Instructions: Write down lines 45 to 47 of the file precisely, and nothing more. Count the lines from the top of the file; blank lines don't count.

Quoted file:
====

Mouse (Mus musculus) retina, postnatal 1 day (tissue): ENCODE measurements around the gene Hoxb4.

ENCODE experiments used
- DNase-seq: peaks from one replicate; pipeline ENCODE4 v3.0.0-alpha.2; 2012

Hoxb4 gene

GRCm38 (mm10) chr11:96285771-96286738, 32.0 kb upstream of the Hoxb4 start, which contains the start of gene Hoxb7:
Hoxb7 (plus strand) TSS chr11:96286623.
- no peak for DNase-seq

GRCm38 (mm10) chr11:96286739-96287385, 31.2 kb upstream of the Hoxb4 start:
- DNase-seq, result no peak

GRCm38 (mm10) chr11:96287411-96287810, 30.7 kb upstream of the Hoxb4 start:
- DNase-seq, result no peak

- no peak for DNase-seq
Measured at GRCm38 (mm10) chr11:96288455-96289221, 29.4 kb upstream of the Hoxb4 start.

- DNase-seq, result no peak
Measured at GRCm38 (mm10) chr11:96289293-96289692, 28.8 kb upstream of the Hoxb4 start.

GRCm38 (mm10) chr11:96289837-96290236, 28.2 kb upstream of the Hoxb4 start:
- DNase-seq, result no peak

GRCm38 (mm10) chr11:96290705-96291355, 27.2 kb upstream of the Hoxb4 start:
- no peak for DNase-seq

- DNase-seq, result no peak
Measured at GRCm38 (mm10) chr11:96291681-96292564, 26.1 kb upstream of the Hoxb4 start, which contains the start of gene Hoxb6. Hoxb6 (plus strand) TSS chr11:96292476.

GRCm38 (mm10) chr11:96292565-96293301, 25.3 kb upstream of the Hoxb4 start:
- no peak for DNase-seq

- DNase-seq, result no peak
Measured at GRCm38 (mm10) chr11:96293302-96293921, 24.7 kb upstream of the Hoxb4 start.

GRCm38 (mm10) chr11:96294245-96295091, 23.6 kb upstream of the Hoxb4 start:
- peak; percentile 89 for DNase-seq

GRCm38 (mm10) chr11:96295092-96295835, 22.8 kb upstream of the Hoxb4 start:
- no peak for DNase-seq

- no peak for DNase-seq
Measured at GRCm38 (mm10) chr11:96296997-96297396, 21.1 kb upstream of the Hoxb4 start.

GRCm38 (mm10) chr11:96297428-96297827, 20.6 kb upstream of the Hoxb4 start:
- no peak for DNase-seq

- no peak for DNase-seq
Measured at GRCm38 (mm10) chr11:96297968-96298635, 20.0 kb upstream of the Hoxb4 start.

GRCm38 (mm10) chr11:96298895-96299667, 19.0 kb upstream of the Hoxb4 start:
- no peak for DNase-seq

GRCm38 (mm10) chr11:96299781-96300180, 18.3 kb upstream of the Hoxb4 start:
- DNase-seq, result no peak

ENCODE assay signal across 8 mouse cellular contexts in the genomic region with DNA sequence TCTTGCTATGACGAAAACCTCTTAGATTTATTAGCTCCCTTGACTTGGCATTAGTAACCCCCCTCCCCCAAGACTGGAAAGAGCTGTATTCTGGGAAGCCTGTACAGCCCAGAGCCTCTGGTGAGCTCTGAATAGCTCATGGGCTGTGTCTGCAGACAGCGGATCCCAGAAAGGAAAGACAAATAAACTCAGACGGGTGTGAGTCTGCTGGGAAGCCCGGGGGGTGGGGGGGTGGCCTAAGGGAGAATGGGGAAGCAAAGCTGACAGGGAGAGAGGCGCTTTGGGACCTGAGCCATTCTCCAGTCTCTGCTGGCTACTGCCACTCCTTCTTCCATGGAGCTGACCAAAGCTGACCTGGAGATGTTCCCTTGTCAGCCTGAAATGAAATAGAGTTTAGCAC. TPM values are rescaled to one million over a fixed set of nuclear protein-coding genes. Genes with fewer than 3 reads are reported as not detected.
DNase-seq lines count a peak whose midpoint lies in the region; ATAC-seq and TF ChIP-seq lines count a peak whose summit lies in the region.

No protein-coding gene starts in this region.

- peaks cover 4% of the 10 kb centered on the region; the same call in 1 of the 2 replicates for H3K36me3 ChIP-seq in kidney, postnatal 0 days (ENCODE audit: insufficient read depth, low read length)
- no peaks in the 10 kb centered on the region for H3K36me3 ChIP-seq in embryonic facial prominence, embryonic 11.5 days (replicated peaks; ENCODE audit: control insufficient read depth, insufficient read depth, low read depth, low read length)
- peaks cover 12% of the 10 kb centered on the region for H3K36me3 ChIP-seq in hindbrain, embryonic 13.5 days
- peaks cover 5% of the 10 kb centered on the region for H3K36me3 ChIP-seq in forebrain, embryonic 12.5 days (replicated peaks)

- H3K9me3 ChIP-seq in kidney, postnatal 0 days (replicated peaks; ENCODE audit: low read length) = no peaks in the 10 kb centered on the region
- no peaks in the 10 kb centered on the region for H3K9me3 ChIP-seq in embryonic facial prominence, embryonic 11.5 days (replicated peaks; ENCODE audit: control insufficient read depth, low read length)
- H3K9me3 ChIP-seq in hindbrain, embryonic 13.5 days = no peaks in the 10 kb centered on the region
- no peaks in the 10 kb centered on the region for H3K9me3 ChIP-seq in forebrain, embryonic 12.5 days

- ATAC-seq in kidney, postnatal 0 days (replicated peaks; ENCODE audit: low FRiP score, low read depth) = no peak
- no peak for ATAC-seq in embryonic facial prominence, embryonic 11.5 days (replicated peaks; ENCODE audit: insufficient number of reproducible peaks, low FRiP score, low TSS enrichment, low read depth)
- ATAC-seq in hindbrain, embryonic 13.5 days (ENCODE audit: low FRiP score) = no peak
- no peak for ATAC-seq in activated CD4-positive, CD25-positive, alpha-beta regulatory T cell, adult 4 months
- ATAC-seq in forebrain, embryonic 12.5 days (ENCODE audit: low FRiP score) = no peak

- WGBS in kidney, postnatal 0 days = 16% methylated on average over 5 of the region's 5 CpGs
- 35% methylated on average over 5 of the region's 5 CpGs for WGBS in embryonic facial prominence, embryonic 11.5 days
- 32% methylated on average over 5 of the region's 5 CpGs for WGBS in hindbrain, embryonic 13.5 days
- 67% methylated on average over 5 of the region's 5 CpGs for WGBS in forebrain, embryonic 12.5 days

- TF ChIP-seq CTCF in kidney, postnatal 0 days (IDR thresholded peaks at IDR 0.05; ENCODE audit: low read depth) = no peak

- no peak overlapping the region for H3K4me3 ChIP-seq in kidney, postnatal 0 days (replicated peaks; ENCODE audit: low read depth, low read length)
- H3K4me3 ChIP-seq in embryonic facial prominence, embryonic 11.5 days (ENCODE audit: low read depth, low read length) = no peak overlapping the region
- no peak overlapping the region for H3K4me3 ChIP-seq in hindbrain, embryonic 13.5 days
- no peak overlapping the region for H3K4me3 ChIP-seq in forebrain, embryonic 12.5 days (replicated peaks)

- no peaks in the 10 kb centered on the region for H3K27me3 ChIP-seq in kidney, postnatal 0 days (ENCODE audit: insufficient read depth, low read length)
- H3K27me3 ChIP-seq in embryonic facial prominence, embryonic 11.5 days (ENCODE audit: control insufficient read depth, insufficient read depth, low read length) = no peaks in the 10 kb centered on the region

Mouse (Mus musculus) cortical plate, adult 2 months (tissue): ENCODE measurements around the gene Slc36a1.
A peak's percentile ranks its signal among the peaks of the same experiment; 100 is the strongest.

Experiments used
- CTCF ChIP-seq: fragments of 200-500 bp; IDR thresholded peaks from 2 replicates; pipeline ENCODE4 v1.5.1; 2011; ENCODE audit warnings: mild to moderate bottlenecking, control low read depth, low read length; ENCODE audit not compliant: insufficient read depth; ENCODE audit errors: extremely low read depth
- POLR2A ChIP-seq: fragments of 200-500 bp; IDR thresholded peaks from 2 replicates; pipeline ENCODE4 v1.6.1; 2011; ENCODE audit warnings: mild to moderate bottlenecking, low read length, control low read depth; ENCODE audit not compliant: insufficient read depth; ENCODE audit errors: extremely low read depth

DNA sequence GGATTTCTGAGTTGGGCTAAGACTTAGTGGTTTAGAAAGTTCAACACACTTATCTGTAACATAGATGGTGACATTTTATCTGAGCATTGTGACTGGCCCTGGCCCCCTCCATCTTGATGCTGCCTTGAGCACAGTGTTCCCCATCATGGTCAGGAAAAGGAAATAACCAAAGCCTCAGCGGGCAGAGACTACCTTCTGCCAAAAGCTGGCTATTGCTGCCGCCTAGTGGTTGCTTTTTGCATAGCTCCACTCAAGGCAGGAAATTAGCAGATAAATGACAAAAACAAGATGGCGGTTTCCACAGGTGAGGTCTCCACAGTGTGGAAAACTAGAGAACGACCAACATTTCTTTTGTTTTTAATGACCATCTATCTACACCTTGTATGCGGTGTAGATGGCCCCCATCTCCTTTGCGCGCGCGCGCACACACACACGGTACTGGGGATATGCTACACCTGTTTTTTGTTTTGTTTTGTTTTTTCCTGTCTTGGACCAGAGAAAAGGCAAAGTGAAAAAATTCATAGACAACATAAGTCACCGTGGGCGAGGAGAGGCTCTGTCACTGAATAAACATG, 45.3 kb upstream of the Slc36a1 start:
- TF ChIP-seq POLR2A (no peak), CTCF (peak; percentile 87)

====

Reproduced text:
- peaks cover 12% of the 10 kb centered on the region for H3K36me3 ChIP-seq in hindbrain, embryonic 13.5 days
- peaks cover 5% of the 10 kb centered on the region for H3K36me3 ChIP-seq in forebrain, embryonic 12.5 days (replicated peaks)

- H3K9me3 ChIP-seq in kidney, postnatal 0 days (replicated peaks; ENCODE audit: low read length) = no peaks in the 10 kb centered on the region